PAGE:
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Buddy Holly And 'The Day The Music Died'

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Buddy Holly And 'The Day The Music Died'

Buddy Holly And 'The Day The Music Died'

Buddy Holly And 'The Day The Music Died'

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  • <iframe src="https://www.npr.org/player/embed/100161470/100174173" width="100%" height="290" frameborder="0" scrolling="no" title="NPR embedded audio player">
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Buddy Holly. Getty Images hide caption

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Buddy Holly.

Getty Images

Fifty years after his death at 22, rock 'n' roll founding father Buddy Holly is still cool. On Feb. 3, 1959, Buddy Holly, along with J.P. "The Big Bopper" Richardson and Ritchie Valens, died in a plane crash while touring the Midwest. Holly would have been 72 by now — and probably still rocking and rolling. Bob Dylan, The Rolling Stones, The Beatles and Elvis Costello have all paid tribute to Holly as a major influence.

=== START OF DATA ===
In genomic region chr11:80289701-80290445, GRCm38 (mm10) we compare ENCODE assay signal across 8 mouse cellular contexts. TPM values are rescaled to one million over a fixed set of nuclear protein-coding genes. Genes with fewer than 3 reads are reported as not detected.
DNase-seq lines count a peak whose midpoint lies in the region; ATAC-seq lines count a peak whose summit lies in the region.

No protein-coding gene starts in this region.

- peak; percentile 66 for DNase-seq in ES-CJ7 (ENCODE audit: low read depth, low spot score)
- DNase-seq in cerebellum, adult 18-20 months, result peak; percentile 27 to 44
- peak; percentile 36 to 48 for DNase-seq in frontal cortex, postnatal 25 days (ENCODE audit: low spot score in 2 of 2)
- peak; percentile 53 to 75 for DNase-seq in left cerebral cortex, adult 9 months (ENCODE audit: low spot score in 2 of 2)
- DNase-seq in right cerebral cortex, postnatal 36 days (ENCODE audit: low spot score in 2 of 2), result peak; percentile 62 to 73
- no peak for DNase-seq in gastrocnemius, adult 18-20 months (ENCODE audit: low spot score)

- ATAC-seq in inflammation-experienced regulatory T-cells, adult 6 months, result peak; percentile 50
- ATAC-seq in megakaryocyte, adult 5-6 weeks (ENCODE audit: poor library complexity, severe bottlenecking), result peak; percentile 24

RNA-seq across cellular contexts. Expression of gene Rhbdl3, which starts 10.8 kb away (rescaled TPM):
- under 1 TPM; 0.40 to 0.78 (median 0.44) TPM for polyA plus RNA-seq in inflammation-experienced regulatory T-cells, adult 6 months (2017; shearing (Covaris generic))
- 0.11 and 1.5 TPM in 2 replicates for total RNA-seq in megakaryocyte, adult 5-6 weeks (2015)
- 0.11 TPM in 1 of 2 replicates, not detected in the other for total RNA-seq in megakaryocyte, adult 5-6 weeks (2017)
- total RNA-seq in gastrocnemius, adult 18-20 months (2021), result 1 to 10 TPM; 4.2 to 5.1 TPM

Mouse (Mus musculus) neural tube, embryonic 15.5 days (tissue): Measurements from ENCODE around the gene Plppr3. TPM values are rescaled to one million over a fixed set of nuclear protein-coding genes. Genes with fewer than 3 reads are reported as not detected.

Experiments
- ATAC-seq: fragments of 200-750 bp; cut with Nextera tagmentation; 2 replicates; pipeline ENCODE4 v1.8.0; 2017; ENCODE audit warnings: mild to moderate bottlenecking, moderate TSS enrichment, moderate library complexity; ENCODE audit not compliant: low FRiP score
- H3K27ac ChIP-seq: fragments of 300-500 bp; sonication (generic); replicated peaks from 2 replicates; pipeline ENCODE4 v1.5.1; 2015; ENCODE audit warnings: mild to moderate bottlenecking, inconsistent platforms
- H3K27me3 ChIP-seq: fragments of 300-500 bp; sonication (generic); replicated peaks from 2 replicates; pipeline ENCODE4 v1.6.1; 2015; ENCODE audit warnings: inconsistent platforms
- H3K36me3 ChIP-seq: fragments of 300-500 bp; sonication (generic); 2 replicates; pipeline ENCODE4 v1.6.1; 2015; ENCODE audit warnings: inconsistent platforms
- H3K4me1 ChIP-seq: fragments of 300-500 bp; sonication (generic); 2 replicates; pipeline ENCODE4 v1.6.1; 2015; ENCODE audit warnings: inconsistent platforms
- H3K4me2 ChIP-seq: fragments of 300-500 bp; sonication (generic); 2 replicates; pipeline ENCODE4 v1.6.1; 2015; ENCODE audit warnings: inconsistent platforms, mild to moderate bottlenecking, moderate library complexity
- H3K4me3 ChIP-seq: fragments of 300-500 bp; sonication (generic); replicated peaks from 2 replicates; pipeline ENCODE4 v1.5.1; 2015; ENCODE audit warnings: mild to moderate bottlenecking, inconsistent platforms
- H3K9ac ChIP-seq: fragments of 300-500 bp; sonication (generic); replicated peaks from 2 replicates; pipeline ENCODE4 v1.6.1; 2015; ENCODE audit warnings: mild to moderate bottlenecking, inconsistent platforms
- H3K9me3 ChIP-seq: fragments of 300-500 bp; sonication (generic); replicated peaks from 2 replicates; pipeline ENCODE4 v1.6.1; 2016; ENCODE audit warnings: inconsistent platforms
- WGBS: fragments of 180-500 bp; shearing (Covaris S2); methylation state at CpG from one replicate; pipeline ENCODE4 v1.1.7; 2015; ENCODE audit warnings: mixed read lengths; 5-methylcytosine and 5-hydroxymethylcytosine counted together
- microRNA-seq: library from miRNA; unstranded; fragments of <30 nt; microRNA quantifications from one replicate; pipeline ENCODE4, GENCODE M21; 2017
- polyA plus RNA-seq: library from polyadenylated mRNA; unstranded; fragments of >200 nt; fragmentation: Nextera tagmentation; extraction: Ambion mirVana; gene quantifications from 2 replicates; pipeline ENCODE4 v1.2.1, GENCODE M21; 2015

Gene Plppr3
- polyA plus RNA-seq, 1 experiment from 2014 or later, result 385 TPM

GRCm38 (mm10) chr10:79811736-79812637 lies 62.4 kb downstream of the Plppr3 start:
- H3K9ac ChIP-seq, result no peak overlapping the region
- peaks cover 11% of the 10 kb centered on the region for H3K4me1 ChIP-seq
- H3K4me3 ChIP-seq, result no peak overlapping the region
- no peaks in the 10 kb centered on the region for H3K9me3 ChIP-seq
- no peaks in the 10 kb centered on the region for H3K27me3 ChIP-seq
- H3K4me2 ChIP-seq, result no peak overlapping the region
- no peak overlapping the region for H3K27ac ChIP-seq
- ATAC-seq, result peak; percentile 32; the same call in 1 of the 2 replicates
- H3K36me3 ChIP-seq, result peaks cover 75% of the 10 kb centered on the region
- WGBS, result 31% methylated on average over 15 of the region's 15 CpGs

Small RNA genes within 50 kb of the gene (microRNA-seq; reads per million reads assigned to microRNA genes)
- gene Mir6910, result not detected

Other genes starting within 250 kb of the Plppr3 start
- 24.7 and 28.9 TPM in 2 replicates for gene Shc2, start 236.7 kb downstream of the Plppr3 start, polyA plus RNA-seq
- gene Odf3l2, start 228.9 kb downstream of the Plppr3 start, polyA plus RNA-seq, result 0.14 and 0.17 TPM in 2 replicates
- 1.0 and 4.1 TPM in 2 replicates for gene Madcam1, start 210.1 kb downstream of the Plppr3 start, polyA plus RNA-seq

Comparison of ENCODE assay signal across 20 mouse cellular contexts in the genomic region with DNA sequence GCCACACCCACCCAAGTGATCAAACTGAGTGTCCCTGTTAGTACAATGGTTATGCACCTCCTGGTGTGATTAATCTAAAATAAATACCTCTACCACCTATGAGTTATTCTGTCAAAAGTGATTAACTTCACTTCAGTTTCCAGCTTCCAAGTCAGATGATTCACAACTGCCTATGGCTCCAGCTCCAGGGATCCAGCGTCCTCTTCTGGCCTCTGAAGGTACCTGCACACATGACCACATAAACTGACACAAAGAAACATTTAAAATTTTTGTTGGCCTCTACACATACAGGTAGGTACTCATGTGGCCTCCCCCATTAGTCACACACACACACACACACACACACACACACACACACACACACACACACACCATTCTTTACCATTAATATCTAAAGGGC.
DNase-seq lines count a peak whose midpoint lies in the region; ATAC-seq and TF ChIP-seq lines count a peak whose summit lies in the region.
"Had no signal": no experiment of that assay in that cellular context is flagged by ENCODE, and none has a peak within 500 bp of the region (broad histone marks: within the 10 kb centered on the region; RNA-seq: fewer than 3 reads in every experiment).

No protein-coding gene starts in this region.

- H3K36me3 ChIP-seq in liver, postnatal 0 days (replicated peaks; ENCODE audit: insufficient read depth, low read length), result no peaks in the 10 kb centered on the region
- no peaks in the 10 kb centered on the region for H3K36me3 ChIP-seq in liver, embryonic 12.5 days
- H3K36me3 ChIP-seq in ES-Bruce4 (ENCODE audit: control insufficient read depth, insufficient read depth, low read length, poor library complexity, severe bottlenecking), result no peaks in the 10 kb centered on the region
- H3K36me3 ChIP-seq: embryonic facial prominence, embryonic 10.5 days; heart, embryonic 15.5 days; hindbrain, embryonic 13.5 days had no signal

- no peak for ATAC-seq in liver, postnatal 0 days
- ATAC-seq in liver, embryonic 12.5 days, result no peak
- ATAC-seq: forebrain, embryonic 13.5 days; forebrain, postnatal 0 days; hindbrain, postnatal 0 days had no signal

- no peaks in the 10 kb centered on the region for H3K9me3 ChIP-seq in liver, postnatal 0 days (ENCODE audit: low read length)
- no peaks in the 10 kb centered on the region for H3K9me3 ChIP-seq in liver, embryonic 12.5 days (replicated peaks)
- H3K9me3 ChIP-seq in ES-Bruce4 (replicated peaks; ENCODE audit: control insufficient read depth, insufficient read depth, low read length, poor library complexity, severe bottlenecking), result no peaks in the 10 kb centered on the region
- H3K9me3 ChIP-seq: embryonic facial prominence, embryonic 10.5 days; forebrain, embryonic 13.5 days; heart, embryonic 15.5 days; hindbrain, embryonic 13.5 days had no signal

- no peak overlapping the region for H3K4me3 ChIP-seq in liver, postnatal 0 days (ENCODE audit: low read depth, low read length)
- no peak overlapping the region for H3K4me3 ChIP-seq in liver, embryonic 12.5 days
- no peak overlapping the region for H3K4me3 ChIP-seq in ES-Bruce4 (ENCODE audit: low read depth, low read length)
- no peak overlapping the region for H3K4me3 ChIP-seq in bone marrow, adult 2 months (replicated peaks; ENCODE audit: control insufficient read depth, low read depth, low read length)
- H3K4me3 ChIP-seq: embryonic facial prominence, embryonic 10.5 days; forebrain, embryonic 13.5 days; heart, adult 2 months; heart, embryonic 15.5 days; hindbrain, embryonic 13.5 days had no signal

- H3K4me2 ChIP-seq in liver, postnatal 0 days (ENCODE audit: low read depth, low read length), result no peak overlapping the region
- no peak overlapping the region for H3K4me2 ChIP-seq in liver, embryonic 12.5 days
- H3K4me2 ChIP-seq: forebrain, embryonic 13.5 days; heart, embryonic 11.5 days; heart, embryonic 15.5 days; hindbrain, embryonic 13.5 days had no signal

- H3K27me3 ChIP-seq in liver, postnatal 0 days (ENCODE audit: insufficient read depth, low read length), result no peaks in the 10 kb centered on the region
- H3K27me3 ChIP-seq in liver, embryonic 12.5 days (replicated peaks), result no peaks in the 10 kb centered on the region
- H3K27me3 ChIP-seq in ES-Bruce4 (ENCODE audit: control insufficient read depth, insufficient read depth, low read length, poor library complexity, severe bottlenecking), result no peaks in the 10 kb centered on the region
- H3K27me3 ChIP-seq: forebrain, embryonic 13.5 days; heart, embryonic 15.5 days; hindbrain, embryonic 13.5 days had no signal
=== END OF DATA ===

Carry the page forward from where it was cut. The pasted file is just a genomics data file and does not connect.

But the music itself wasn't his only contribution. Holly was among the first artists to use the studio as an instrument: He spent days crafting songs and experimenting with techniques that were still new in the recording business.

It worked. Buddy Holly and the Crickets shot to the top of the charts just months after the band was formed in 1957. Elvis Presley had the sex appeal, but it was Holly's boy-next-door charm punctuated with horn-rimmed glasses and bow ties, as well as his Southern drawl, that fans adored. Paul McCartney, who in 1976 bought the rights to the entire Holly catalog, remembers seeing him perform on a Sunday night in 1958 at the London Palladium. The Beatles were huge fans. John Lennon wore his horn-rimmed glasses "proudly," McCartney says — after seeing Holly's trademark black frames.